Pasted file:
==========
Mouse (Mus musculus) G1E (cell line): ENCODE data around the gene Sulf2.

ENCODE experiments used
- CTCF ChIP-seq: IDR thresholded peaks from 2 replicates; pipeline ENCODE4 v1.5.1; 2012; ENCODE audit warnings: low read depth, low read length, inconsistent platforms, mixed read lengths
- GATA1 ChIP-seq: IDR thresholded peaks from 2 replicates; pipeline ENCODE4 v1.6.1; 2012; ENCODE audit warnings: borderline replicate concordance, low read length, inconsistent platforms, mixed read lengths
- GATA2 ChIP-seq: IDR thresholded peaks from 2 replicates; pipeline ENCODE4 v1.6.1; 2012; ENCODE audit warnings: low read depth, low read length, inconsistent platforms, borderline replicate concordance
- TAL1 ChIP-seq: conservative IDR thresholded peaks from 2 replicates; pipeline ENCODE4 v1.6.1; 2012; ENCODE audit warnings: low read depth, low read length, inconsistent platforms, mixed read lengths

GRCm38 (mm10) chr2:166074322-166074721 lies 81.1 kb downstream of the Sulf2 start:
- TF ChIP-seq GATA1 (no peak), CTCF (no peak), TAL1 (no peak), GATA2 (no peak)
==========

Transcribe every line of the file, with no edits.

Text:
Mouse (Mus musculus) G1E (cell line): ENCODE data around the gene Sulf2.

ENCODE experiments used
- CTCF ChIP-seq: IDR thresholded peaks from 2 replicates; pipeline ENCODE4 v1.5.1; 2012; ENCODE audit warnings: low read depth, low read length, inconsistent platforms, mixed read lengths
- GATA1 ChIP-seq: IDR thresholded peaks from 2 replicates; pipeline ENCODE4 v1.6.1; 2012; ENCODE audit warnings: borderline replicate concordance, low read length, inconsistent platforms, mixed read lengths
- GATA2 ChIP-seq: IDR thresholded peaks from 2 replicates; pipeline ENCODE4 v1.6.1; 2012; ENCODE audit warnings: low read depth, low read length, inconsistent platforms, borderline replicate concordance
- TAL1 ChIP-seq: conservative IDR thresholded peaks from 2 replicates; pipeline ENCODE4 v1.6.1; 2012; ENCODE audit warnings: low read depth, low read length, inconsistent platforms, mixed read lengths

GRCm38 (mm10) chr2:166074322-166074721 lies 81.1 kb downstream of the Sulf2 start:
- TF ChIP-seq GATA1 (no peak), CTCF (no peak), TAL1 (no peak), GATA2 (no peak)